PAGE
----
At French Hill I explored the mine-site while my wife, Dawn, and daughter, Karin, sought shade from the hot sun and looked at wildflowers. I was in my element trying to interpret the site relative to mining reports and maps from the 1940s, where open cut mining had occurred at least up into the 1950s. I’m not sure I fully understood it, but the most obvious western workings with some evidence of shafts and adits were actually newer, and the large eastern open cut had gone through the older underground workings.

Hundreds of tons of ore had been mined by the Tyson Mining Company in the 1880s, after which the American Exploration & Construction Company leased the mine from the Tysons during World War I and mined more ore. During World War II a new, unrelated company called Tyson Chrome Mines, Ltd. Of San Francisco leased the site from Letitia Nimick (a daughter of James W. Tyson, Sr.) of Bayhead, New Jersey and mined some 25,000 tons of ore by 1946, making French Hill one of the largest suppliers of wartime chromite.

On the ground there was chromite to be found all about (in fact, Karin had found the first piece on the old mine road as soon as we got out of the car), including an old steel box or truck bed containing some 20 tons of high-grade chrome ore. Since we needed to carry anything out uphill in the heat and fly it home with luggage-weight restrictions, we probably only gathered about 50 pounds of specimens, but there were some 100+ pounders I coveted.

For me French Hill was the Kentucky Derby. On the way out of the mountains we stopped and waded in the cool waters of Smith River to refresh our feet. The Tysons had two other chromite mines in Northern California: Copper Creek (aka Low Divide or Rowdy Creek) dating to 1886, and Mountain View (aka High Divide). These were located much farther north in a large serpentine barrens, closer to the town of Smith River than Crescent City.

Pitcher plants at the Low Divide
After hiking in redwood forests and exploring coastal tidal pools near Crescent City, we decided to hunt for more Tyson chrome sites. Roads were better into this area and we made it to the vicinity of Low Divide, but could not see or reach the Copper Creek chromite mine, deep in the incised valley and out of view from any vantage point we had. This was pretty rugged, mountainous terrain. That was my Belmont; too long, and I missed a win. Our consolation was that along the forest road between Low Divide and High Divide Dawn and Karin found clusters of insectivorous pitcher plants growing in a seeping roadcut.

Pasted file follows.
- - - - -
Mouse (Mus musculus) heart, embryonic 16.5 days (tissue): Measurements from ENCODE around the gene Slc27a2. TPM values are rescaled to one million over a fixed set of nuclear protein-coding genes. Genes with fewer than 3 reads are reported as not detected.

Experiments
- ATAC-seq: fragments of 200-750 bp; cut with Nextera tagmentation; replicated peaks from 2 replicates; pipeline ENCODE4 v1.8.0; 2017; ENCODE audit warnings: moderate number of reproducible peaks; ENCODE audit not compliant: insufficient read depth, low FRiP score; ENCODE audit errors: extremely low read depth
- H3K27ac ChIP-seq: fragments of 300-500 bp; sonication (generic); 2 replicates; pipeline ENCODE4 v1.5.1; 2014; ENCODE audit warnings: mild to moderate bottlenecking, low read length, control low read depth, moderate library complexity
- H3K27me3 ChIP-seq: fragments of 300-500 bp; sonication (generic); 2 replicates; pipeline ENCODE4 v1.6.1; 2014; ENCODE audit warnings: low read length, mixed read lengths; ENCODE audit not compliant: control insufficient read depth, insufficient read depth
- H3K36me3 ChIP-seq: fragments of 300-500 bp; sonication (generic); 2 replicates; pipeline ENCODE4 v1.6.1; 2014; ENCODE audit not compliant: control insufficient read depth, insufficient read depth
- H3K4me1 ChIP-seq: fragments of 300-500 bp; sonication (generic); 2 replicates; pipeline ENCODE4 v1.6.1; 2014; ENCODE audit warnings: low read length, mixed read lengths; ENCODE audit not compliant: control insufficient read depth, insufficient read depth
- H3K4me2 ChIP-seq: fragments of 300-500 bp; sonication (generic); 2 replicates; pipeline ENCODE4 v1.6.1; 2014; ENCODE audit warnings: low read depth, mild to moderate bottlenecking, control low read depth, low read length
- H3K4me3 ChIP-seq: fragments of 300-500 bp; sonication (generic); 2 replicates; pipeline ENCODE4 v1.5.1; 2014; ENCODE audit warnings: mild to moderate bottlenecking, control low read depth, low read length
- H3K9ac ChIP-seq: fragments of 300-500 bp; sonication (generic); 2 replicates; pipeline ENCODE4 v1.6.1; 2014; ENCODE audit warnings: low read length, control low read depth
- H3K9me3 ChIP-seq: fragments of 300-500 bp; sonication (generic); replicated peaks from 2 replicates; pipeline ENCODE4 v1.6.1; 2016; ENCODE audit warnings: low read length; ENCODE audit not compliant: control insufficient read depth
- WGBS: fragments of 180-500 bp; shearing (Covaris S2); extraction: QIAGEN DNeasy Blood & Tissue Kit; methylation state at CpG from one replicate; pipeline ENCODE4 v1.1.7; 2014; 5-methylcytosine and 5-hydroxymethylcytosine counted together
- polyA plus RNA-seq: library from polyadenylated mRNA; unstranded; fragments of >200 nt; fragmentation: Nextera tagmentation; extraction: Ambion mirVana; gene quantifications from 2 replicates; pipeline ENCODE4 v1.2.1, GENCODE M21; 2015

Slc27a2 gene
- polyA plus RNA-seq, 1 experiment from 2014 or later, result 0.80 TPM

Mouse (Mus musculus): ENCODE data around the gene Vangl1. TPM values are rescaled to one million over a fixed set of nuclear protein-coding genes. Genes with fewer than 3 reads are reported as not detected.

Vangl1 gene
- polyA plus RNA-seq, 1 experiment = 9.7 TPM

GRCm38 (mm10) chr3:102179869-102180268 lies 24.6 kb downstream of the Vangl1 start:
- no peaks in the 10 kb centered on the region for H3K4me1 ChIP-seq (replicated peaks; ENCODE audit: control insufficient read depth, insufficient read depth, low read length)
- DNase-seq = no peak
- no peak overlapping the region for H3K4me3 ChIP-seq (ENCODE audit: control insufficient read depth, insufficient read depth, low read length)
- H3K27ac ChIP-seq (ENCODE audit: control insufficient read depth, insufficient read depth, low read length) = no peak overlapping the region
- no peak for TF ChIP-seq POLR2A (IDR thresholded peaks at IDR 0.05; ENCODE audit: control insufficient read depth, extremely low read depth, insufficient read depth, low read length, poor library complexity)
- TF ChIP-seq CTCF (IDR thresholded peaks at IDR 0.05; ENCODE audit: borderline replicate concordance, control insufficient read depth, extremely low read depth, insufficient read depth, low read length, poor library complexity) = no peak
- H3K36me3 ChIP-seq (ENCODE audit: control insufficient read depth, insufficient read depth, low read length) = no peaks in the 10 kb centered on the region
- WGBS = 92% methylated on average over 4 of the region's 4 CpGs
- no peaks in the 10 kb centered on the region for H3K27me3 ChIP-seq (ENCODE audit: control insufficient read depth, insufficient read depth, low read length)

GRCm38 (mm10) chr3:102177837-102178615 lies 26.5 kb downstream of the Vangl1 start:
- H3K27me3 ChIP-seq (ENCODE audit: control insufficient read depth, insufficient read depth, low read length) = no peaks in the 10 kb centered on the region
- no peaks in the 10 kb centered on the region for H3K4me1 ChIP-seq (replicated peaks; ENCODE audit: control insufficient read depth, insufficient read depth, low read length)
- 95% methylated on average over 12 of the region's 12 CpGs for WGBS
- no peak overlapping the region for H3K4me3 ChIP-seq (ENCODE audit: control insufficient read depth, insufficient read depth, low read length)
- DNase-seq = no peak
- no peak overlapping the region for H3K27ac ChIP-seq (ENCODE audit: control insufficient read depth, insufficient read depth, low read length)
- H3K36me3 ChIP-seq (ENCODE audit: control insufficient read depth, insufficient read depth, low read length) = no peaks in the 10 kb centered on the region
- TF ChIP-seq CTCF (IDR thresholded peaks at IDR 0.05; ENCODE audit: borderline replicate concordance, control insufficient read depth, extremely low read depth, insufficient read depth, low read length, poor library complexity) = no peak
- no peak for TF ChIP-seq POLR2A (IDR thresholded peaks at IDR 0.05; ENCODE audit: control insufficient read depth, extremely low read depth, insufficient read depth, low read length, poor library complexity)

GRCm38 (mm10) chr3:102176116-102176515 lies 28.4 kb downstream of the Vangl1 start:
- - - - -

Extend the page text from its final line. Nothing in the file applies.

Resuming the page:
Fortunately my Preakness was finding the Mountain View mine, right on the 2,500-foot ridge by the road, overlooking the fog-engulfed Pacific Ocean some 10 miles to the west. This site made much more sense according to my maps and I was able to locate shafts and foundational features from prior operations. Dawn and Karin found some very interesting wildflowers in these serpentine barrens.

The Mountain View chrome mine dates apparently to 1868, when chromite was discovered and mining claims were staked in the familiar names of several faithful Tyson Mining Company lieutenants and business partners from Maryland. Each individual then sold his interest in these claims to the Tyson Mining Company for $20 each (a month’s miner’s wages at the time). Names like Ephraim Triplett (from Soldiers Delight), Thomas and Owen Reisler (from the Liberty Mine in Frederick County), were among some 20 others to appear in the land transfer records in California. I doubt all of these gentlemen traveled the arduous journey to the West Coast, but Owen Reisler certainly did and I suspect he located mineral claims in the names of the others for later transfer. The Mountain View mine yielded hundreds of tons of chromite ore that was shipped by wagon to nearby coastal ports, then made the long voyage around Cape Horn to the Baltimore Chrome Works in Baltimore. There it was used to make chromium chemicals and yellow paint pigments.

Panning for chromite at the beach
The Tysons dominated the chrome business in California and elsewhere by purchasing all available ores through agents such as Lewin Wethered and working with merchants like Kruse & Euler in San Francisco. The chromite was bought at prices based upon shipping cost and location in order to control a steady supply and a profitable margin for the company. The Mountain View mine not only operated between 1868 and 1880 at a minimum, but became active again during both World Wars when chromite was needed for the war efforts. We found a number of ore specimens on the ground before having to head down the coast. Nevertheless, you can bet I enjoyed my weekend foray into potential Triple Crown territory, winning two of three and finally finding my California chrome.


Selected Sources:
David Alt & Donald W. Hyndman, Roadside Geology of
Northern and Central California, Mountain Press Publishing
Company, Missoula, Montana, 2000
Francis Wells, Fred Cater, Jr., & Garn Rynearson. Chromite
Deposits of Del Norte County, California, in Geological
Investigations of Chromite in California, California Division
of Mines Bulletin 134, Part I-Klamath Mountains, Chapter
1, November 1946.
Del Norte County Land Records, Book “D”, pages 145-
147, 1868. Also, mining notice filed May 6, 1870.